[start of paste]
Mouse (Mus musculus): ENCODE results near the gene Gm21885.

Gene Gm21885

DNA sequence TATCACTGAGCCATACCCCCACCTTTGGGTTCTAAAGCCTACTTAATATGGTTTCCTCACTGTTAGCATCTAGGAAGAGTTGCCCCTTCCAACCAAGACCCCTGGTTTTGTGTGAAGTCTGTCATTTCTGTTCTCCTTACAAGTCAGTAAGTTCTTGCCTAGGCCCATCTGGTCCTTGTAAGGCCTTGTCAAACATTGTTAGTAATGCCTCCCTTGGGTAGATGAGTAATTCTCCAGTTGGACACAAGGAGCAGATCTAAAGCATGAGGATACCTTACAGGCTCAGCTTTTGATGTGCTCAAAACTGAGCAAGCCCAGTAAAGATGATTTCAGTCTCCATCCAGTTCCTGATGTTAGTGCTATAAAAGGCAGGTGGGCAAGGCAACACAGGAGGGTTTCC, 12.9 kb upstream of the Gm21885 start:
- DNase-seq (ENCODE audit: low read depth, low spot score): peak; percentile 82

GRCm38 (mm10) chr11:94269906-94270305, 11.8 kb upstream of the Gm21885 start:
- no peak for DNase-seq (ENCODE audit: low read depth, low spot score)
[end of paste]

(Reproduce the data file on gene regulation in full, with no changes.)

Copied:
Mouse (Mus musculus): ENCODE results near the gene Gm21885.

Gene Gm21885

DNA sequence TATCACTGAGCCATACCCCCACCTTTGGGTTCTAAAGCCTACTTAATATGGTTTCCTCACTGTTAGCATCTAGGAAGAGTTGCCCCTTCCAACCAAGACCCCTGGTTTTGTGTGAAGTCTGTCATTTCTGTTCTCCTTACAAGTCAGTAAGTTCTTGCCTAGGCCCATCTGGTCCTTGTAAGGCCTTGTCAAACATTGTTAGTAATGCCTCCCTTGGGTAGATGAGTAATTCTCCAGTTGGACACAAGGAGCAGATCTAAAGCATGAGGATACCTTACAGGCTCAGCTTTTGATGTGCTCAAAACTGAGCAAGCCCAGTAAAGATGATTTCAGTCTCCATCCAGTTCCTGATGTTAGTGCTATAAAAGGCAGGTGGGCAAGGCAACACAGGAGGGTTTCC, 12.9 kb upstream of the Gm21885 start:
- DNase-seq (ENCODE audit: low read depth, low spot score): peak; percentile 82

GRCm38 (mm10) chr11:94269906-94270305, 11.8 kb upstream of the Gm21885 start:
- no peak for DNase-seq (ENCODE audit: low read depth, low spot score)